Congratulations! You have reached the final step, using the information you have found to meet your need.
You may wish to revisit the other steps in this process:
- Step 1 Define your information need
- Step 2 Develop your search strategy
- Step 3 Choose information sources
- Step 4 Find Information
- Step 5 Evaluate Information
Using the information you have found may mean writing a speech or a report, creating a presentation, or responding to a question.
No matter how you use this information, you need to correctly cite (reference) it.
Login to Portal (Blackboard), and find Academic Skills under the USC Community tab.
Academic Skills has online help for:
- Study Skills
- Academic Writing
- Essay Questions
- Thesis Statements
- Referencing Styles and Guides
You can book an appointment with an Academic Skills Adviser either through Student Hub or during a Drop-in session.
What is Plagiarism?
Research involves using other people's ideas and work to develop your own conclusions. You must acknowledge all of the sources you have used.
If you try to pass off someone else's work as your own, that is plagiarism.
If your work contains plagiarism, you may be penalised by:
- having to resubmit your assignment
- being marked down
- failing your assignment
- failing your course.
Plagiarism may be accidental or deliberate.
How to avoid plagiarism?
Whenever you use information that has been written by another person, you need to reference or cite the source. There are many referencing styles, but ultimately they all include the following elements:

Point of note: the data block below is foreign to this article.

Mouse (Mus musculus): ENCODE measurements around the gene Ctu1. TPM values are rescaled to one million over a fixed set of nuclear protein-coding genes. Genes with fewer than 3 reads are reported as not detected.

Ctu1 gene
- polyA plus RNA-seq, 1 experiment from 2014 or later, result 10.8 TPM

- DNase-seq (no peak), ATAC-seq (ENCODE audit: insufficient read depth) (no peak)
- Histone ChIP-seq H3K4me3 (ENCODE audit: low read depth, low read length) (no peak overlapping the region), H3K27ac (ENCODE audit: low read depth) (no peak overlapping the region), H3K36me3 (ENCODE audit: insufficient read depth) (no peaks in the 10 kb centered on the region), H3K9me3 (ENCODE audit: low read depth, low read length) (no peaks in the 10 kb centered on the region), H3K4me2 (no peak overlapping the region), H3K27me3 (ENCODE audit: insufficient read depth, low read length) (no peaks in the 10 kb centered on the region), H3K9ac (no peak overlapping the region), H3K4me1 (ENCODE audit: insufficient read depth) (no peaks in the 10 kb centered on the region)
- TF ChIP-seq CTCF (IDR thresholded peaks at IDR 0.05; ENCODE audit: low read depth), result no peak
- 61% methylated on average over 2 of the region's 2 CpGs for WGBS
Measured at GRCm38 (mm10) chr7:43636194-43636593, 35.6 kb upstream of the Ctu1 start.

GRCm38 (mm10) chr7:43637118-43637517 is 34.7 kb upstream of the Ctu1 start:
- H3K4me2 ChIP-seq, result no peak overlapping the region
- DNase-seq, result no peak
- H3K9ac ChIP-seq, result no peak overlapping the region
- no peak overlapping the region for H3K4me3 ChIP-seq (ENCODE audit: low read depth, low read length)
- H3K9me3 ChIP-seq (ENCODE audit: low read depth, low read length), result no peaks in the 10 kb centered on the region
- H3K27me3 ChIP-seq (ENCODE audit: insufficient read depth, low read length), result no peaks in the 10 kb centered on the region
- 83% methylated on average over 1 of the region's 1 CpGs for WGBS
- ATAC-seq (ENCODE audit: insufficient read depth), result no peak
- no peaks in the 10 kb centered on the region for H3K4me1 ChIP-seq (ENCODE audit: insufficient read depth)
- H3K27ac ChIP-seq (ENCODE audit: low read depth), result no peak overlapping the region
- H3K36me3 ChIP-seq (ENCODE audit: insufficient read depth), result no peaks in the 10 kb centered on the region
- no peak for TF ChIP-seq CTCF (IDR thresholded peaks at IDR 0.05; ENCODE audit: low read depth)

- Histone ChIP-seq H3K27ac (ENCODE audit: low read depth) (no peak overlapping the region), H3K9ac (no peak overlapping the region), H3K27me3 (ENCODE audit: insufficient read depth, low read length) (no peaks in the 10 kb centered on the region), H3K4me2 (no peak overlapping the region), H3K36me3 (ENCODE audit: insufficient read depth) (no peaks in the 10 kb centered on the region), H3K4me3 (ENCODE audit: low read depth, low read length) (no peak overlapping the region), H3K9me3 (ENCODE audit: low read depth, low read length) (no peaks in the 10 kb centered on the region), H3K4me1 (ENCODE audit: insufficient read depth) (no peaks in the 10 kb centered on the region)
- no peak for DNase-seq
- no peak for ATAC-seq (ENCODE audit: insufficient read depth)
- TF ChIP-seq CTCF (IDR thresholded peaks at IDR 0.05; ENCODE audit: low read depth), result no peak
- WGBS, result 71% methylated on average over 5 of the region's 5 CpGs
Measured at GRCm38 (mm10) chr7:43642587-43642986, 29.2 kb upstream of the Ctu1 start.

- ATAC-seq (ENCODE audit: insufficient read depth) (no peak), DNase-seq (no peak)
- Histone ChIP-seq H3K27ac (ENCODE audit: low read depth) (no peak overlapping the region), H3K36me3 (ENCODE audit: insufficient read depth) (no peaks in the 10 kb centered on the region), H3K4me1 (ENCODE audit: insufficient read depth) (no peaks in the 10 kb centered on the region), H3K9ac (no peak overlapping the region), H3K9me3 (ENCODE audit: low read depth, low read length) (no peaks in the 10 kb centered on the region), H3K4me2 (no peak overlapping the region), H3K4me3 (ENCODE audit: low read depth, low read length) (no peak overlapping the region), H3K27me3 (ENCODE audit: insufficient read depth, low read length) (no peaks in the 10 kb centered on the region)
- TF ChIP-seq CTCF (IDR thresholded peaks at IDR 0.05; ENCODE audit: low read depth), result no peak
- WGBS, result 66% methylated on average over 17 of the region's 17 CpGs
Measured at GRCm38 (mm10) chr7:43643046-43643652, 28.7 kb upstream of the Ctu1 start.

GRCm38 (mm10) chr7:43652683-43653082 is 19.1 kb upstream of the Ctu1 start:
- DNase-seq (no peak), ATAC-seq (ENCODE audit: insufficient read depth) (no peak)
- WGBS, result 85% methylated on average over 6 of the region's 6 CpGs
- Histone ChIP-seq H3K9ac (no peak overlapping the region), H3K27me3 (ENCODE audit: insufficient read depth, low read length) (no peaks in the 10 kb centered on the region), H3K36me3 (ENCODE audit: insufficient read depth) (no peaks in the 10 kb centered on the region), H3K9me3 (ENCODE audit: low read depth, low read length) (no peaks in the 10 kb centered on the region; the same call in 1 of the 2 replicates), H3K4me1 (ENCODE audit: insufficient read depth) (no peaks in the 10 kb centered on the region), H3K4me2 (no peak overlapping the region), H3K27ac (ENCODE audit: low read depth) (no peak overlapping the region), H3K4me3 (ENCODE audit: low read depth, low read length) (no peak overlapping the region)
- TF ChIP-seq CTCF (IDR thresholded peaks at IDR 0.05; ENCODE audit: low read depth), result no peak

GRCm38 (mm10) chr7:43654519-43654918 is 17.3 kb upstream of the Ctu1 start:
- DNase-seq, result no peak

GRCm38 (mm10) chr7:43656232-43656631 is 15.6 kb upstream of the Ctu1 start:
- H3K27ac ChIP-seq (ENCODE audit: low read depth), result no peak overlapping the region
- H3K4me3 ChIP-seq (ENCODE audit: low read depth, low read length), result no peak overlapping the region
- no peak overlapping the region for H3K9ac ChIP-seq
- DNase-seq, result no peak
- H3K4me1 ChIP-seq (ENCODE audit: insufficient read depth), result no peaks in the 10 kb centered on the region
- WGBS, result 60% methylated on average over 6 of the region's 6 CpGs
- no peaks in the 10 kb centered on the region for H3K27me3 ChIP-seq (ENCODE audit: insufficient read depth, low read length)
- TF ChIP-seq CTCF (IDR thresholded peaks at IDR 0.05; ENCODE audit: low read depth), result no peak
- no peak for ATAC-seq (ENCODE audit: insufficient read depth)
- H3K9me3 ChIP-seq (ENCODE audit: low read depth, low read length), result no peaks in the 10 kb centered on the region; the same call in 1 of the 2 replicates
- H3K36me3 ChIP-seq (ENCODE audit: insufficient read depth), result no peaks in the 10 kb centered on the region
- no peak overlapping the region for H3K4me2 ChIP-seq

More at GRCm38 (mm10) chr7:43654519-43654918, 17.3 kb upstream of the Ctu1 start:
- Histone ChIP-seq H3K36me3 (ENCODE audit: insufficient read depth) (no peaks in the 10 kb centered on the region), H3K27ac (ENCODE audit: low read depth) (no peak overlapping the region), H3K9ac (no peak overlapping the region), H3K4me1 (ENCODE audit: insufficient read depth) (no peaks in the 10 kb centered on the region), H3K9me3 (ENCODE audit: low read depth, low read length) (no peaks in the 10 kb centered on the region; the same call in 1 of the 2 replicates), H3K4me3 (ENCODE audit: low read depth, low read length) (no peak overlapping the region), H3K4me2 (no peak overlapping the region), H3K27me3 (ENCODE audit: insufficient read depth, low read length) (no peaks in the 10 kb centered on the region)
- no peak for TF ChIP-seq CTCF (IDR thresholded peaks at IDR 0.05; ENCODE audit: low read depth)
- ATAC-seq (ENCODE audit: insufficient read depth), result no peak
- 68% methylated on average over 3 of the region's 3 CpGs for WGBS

- The author
- The year and date publication
- The title of the work
- The title of the publication that work appears in
- The name and place of publication
Learn more about plagiarism
You should be aware of the University of the Sunshine Coast Student Academic Misconduct - Procedures and Student Academic Integrity - Governing Policy.
Learn more about academic integrity
Why is Referencing important?
When you have an accurate reference:
- you can find an information source again quickly and easily
- your lecturers and tutors can find the source of the information you used in your assignments
- other people reading your work can find the source of the information
- you can share information without the need to give a copy of the source
- you acknowledge the effort made by the original author, who may have spent years creating that source of information, or finding the facts.
Visit the Referencing and Academic Integrity Guide on the USC website.
See how Step 6 relates to Ethical (Graduate Attribute)